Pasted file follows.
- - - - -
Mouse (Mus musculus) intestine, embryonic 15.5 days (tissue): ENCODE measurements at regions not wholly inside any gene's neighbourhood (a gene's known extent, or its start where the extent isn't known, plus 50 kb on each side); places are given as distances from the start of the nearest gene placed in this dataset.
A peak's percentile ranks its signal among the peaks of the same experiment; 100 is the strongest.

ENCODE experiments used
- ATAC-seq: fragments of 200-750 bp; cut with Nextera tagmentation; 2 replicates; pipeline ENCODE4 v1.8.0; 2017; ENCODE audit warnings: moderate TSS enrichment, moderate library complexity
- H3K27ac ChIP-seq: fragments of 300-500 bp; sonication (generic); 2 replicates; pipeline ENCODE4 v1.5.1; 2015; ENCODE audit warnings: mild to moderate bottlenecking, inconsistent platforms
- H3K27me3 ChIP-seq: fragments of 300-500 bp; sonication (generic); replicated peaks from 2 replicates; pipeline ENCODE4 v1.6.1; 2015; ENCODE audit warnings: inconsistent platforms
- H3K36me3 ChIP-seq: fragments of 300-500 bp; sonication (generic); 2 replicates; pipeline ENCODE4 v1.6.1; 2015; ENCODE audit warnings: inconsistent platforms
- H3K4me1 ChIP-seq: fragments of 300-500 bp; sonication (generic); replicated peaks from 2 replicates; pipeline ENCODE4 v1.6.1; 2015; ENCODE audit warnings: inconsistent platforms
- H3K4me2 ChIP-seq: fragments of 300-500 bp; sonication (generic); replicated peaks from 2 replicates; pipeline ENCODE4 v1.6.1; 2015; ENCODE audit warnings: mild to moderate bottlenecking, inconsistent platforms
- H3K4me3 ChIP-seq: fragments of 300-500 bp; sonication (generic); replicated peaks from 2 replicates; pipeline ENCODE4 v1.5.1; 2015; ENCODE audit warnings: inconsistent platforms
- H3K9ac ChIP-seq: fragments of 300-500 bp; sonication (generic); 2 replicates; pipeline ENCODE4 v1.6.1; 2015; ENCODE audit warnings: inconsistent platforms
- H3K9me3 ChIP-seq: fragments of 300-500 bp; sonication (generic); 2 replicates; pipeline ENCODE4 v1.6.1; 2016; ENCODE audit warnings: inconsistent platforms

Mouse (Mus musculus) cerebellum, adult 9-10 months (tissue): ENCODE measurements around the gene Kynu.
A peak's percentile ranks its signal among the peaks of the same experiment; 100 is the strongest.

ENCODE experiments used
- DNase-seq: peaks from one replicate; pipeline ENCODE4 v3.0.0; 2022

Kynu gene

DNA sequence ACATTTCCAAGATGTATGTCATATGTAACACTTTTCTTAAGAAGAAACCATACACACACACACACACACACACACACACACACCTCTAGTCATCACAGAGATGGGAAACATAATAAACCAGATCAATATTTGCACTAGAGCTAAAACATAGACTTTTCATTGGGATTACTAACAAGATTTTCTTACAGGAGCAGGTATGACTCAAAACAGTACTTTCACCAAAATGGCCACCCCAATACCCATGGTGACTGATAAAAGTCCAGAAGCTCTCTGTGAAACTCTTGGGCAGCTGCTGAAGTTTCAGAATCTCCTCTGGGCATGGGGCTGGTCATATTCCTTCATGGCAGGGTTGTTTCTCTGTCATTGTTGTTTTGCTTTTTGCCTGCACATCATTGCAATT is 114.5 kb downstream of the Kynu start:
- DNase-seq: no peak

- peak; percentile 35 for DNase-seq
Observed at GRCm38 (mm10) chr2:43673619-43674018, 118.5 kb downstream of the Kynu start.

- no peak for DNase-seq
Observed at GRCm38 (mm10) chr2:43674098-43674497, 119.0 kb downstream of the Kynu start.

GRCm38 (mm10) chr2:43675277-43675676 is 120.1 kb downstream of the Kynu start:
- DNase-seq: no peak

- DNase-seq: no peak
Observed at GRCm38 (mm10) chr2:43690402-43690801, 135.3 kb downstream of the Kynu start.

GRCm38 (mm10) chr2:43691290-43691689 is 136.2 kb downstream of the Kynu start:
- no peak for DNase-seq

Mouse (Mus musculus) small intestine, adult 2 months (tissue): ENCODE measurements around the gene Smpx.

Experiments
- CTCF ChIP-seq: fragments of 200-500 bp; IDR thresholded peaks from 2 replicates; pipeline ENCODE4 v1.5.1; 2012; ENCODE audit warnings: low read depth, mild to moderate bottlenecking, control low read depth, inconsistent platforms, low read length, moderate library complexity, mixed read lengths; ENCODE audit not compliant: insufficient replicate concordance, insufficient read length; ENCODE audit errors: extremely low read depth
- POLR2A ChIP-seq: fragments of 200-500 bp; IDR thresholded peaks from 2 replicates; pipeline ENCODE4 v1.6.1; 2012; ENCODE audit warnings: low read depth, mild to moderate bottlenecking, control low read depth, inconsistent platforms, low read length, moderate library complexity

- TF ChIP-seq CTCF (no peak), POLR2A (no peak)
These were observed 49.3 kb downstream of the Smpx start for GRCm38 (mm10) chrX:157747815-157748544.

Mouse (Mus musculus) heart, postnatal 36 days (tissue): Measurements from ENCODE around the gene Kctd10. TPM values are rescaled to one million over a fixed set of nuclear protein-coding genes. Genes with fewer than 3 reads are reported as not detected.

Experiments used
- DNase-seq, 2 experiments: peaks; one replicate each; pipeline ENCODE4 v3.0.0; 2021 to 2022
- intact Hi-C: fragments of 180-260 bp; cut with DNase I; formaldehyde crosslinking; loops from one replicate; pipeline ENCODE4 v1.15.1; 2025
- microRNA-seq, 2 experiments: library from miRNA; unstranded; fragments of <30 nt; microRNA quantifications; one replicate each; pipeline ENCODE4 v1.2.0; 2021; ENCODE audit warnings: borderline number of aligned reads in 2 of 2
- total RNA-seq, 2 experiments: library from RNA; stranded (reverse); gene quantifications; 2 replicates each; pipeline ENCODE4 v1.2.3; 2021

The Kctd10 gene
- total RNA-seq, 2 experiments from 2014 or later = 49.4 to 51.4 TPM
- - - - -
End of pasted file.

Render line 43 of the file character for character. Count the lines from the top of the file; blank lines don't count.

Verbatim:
- total RNA-seq, 2 experiments from 2014 or later = 49.4 to 51.4 TPM